Pakistan… it’s complicated.


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As a follow up to my post on CIA Jawbreaker team efforts in Tora Bora, led by CIA’s Gary Berntsen, I have just re-read his on-the-scene accounts leading up to his eventual departure from the battlefield.

In recognizing the three brave American soldiers who were killed by a misguided bomb in that earlier post I failed to include the first American killed in Afghanistan. I refer to first tour, 32 year old CIA officer, Mike Spann. Mike, a former Marine, was killed during the Nov 25, 2001 prisoner uprising at Qala-I Jangi Fortress where he was interrogating the American Taliban, 21 year old John Walker Lynn from Marin County, CA.
Lynn had “crossed the border from Pakistan into Afghanistan to fight alongside the Taliban. He said “My heart became attached to the Taliban” later explaining, “I wanted to help them one way of another.”
In reading Jawbreaker Gary confirms that it is difficult to establish relationships with allies that in some cases cannot be fully trusted. He also points out support from Pakistan that indirectly led to intel on bin Laden yet, at the same time, addresses their support of the very Taliban we were fighting back in 2001.
i.e. Page 241. On the night of Nov 23rd Northern Alliance sources claimed that two Pakistani planes landed in Kunduz under the cover of darkness to extract key Pakistani advisors to the Taliban and several high ranking Taliban officials. I have no way to confirm this but wasn’t surprised. Pakistani’s interservice intelligence directorate  (ISID) had helped create the Taliban and had been a close ally of their government  for years. I assumed from the beginning of the conflict that ISID advisors were supporting the Taliban with expertise and material and, no doubt, sending a steady stream of intelligence back to Islamabad. We also knew  that thousands of Pakistanis, some from prominent families, had taken up arms to defend the Taliban.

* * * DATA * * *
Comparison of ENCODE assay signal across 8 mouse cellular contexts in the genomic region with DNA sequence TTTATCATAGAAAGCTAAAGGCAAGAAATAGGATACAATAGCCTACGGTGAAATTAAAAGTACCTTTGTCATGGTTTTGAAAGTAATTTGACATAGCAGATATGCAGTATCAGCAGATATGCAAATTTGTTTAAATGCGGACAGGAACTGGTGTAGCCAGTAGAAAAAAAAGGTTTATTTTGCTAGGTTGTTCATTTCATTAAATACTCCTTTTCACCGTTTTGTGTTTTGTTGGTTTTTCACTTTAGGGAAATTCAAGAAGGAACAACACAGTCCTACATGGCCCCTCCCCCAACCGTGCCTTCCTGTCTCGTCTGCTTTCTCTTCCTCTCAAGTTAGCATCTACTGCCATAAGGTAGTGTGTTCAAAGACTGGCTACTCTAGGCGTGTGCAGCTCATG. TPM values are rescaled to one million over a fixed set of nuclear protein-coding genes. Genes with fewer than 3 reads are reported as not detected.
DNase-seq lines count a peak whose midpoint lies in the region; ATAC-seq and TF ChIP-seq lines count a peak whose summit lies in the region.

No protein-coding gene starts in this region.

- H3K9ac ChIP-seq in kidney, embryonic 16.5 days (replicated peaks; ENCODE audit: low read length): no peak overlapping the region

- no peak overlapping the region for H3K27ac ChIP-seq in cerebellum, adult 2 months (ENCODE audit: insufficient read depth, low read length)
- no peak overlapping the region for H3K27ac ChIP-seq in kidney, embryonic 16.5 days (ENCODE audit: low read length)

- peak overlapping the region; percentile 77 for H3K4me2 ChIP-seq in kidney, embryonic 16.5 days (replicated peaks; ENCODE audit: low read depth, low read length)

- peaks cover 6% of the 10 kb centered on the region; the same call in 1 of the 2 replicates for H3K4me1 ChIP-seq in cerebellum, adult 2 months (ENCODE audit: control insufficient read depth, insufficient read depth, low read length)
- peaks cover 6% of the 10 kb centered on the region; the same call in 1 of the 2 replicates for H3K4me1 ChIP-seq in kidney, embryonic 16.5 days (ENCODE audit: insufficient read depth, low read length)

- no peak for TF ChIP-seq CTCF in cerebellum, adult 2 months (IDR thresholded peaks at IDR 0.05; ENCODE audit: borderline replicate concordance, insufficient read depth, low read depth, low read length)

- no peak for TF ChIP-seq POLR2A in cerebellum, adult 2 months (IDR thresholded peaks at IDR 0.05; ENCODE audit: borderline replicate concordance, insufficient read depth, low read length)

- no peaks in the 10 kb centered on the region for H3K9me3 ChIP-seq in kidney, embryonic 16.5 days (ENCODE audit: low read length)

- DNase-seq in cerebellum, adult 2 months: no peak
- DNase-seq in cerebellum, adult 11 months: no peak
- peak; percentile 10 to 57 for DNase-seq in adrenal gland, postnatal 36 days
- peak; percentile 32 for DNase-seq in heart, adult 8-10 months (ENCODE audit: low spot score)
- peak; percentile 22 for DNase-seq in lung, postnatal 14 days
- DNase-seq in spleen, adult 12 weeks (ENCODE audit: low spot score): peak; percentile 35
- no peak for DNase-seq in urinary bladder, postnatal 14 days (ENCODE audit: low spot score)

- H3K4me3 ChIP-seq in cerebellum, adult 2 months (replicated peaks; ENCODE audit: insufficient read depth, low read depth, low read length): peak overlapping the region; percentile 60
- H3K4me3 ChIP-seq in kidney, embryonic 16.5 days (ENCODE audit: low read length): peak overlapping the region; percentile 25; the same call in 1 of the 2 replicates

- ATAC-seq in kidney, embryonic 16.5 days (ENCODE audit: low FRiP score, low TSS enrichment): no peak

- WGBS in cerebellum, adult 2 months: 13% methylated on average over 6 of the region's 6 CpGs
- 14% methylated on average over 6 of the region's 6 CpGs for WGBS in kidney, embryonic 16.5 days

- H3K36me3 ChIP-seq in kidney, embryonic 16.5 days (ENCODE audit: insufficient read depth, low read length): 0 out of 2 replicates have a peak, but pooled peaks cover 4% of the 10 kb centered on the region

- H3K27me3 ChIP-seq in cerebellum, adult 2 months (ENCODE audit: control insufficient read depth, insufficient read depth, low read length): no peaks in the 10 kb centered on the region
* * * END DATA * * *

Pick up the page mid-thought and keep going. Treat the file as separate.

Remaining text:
Gilbert note: It is important  to point out that the Taliban and Al Qaeda fought side-by-side in this conflict.
Pg 56 At  a dinner with Northern Alliance leaders Gary mentions remarks from the Northern Alliance Chief of Intel, an Engineer named Ared.
Engineer Aref next spoke about General Pervez Musharef of Pakistan. He stated categorically that the Pakistanis still provided crucial support to the Taliban. And he did not believe that the U.N. Security Council Sanctions of Oct. 15, 1999, had much of an effect on the Taliban.
Let’s flip the coin and see a positive comment about Pakistan support.
Pages 24,25. On the morning of Aug 15, a CIA officer in Karachi, Pakistan, noticed a small article in a side column of a Karachi newspaper. It said that on Aug 8, 1998 ( the day after the bombings of U.S.Embassies in Africa), an Arab traveling on a false Pakistani passport was arrested at Karachi’s International Airport.
Note: CIA censors redacted this account of Al-Qaeda terrorist Saddiq’s arrest in Pakistan).
I watched five Pakistani Security Agents escort a scrawny pathetic looking figure onto the aircraft.
Saddiq Odeh was shackled, wearing handcuffs attached to a belt fastened around his waist, and what looked like 20 feet of tape wrapped around his head and eyes.